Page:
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Veni, Vidi, Veci, Vino?

Less than a decade ago, if visitors wanted to sip some fine wine in Shanghai, they had to head over to a high-end joint venture hotel restaurant and pay some rather exorbitant prices for a limited selection of foreign varietals. Happily for the wine connoisseur in the last few years, wine bars and shops have sprouted in Shanghai like grapes on a Napa vine, and many restaurants now pride themselves on stocking a wide variety of international brands. Foreign wineries look at Shanghai as a burgeoning market, with the result that many suppliers have entered the Chinese market in recent years. For those interested in sampling more local fare, the Chinese wine industry is still relatively young, but is quickly learning and growing from its joint ventures (successful or not) with foreign partners. Brands like Changyu (China's largest wine company), Dragon Seal, Hua Dong, Great Wall, and Dynasty are the better-known Chinese vintners, but quality still varies wildly, and foreigners often find Chinese wines to be more vapid than what they are used to back home. If you fancy a pre- or post-prandial glass (or bottle), the following wine bars and restaurants will serve you well. Prices are generally higher than what you might pay at home for a similar bottle (due partly to high import duties), but outlets often have wine-tastings and special deals, especially when introducing new wines.

Enoteca (Anfu Lu 53-57, east of Wulumuqi Lu, Xuhui; tel. 021/5404-0050; www.enoteca.com.cn; daily 10am-midnight). Pleasant, welcoming place in the French Concession serving a good selection of affordable old- and new-world wines with delicious tapas and sandwiches. A second branch has opened right next to Xintiandi (Taicang Lu 58, west of Jinan Lu, Luwan; tel. 021/5306-3400).

Just Grapes (Dagu Lu 462, Jing An; tel. 021/3311-3205; www.justgrapes.cn; daily 10:30am-10:30pm). This wine shop labels its large selection of international wines (around 400 at last count) according to the wine's general characteristics and its predominant flavors, instead of by country or region, all to help demystify the wine-buying experience. There is a connecting wine lounge and restaurant that serves only a few wines by the glass.

Napa Wine Bar and Kitchen (Jiangyin Lu 57, near Huangpi Lu, Huangpu; tel. 021/6318-0057; www.napawinebarandkitchen.com; daily 6pm-midnight). Located in a restored Tudor mansion near People's Square with a 40-seat wine bar, large dining room, and outdoor area, this classy outfit has a wine list with over 700 labels, paired with a tasty menu of wine-inspired dishes. In general, you get decent value for your money and knowledgeable and helpful advice if needed.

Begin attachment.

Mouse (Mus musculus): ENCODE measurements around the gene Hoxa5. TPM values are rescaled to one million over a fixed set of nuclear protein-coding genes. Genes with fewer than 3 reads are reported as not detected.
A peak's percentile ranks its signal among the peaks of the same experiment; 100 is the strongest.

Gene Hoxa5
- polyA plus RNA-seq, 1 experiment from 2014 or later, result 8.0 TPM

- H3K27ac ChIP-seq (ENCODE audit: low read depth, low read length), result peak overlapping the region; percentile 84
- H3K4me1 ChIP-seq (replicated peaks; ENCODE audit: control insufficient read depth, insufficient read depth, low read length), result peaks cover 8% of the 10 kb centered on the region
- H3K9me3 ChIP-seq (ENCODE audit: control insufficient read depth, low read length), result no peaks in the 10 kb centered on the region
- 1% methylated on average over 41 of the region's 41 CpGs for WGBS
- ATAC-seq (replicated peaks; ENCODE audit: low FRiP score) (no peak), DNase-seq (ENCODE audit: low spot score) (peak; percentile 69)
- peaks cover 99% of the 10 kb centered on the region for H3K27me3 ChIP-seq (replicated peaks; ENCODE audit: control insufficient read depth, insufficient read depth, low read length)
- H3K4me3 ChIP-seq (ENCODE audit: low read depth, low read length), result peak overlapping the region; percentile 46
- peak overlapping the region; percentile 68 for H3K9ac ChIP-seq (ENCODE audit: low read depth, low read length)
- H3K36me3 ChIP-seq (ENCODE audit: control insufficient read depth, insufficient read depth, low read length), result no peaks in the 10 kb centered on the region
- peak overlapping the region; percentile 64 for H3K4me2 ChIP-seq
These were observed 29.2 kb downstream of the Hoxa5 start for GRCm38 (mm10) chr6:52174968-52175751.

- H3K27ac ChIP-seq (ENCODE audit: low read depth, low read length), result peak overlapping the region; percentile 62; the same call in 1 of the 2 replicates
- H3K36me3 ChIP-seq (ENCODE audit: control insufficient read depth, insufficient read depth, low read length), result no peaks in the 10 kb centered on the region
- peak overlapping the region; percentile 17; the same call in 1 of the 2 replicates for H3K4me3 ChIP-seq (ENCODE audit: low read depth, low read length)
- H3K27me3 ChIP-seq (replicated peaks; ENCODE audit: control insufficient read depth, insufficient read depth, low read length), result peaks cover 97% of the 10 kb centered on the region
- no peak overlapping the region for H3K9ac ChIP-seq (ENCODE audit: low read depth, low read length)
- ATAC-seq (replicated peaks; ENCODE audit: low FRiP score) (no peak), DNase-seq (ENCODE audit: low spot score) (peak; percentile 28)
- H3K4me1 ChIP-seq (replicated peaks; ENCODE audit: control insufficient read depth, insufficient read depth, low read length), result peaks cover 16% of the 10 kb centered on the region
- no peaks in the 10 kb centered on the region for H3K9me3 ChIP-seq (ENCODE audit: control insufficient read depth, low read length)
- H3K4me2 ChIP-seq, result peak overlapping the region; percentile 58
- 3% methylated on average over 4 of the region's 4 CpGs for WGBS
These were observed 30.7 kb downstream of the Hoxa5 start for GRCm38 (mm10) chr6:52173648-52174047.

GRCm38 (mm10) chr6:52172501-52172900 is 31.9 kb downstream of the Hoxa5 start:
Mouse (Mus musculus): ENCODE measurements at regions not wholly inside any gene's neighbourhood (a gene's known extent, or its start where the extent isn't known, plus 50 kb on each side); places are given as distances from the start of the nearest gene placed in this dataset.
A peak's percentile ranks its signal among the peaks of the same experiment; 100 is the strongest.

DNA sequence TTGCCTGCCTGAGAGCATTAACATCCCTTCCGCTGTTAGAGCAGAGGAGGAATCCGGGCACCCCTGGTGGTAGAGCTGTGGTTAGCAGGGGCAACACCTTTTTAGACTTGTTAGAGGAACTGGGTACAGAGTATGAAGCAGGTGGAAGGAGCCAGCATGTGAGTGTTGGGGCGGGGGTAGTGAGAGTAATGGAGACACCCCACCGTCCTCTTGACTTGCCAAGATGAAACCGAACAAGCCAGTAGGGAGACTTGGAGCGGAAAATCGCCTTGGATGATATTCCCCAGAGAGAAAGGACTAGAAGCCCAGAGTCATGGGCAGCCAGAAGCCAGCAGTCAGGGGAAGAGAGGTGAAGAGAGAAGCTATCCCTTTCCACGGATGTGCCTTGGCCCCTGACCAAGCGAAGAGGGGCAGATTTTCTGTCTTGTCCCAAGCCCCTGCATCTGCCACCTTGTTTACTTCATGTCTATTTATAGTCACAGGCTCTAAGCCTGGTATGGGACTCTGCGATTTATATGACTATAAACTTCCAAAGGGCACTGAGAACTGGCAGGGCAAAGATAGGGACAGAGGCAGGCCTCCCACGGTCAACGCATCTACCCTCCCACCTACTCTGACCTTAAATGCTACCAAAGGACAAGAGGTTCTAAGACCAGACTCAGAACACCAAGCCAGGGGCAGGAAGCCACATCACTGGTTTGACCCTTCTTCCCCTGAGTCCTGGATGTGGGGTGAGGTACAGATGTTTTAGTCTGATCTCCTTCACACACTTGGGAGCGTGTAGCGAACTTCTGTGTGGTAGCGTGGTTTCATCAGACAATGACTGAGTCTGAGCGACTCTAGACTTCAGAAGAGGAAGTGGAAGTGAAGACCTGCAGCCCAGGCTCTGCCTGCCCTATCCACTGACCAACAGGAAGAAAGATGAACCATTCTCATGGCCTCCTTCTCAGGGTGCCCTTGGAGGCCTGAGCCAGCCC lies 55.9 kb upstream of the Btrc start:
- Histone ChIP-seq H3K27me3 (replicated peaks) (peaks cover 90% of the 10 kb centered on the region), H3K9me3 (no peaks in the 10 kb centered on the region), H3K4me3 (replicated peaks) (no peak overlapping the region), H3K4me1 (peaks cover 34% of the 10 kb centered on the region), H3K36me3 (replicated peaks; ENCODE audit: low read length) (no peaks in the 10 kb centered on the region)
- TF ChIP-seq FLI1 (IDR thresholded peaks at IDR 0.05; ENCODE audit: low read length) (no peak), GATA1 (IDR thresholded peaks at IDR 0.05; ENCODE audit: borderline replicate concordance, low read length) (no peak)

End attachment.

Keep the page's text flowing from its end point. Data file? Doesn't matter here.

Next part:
Coffee, Tea & Something Else

The number of Western-style cafes and coffee bars that have sprouted in Shanghai in the last few years can almost make you forget that the Chinese have traditionally been tea drinkers. You can credit (or blame) Starbucks for the java jolt, but if you are in need of a caffeine fix, consider branching out and spreading the wealth a little. The following is a list of unusual local teahouses and cafes that offer much more than your average cup of overpriced joe:

Old China Hand Reading Room (Shaoxing Lu 27, by Shanxi Nan Lu, Xuhui; tel. 021/6473-2526; daily 10am-midnight). The most charming coffeehouse in town, it has Qing Dynasty furniture, old manual typewriters, and beautiful photographs taken by owner and photographer Deke Erh. Sip your tea, coffee, or fruit juice while browsing through hundreds of old and new books and magazines.

Old Film Cafe (Duolun Lu 123, near Sichuan Bei Lu, Hongkou; tel. 021/5696-4763; daily 10am-1am). A bit out of the way up by the Duolun Lu Culture Street, but here is a rare opportunity for film lovers to see some Chinese and Russian films dating back to the 1920s. Order a cup of tea, select a flick, and settle in for some culture with your caffeine.

Wagas (Huaihai Zhong Lu 300, Hong Kong New World, B107, Luwan; tel. 021/6335-3739; daily 9:30am-9pm). Who needs Starbucks when you can have Italian illy brand coffee? Wagas serves it straight up, with lounge chairs, a mellow soundtrack, Wi-Fi, gourmet panini, and a lot of healthy menu items like smoothies. There's another branch at Nanjing Xi Lu 1168, CITIC Square, LG12A (tel. 021/5292-5228).

Note: This information was accurate when it was published, but can change without notice. Please be sure to confirm all rates and details directly with the companies in question before planning your trip.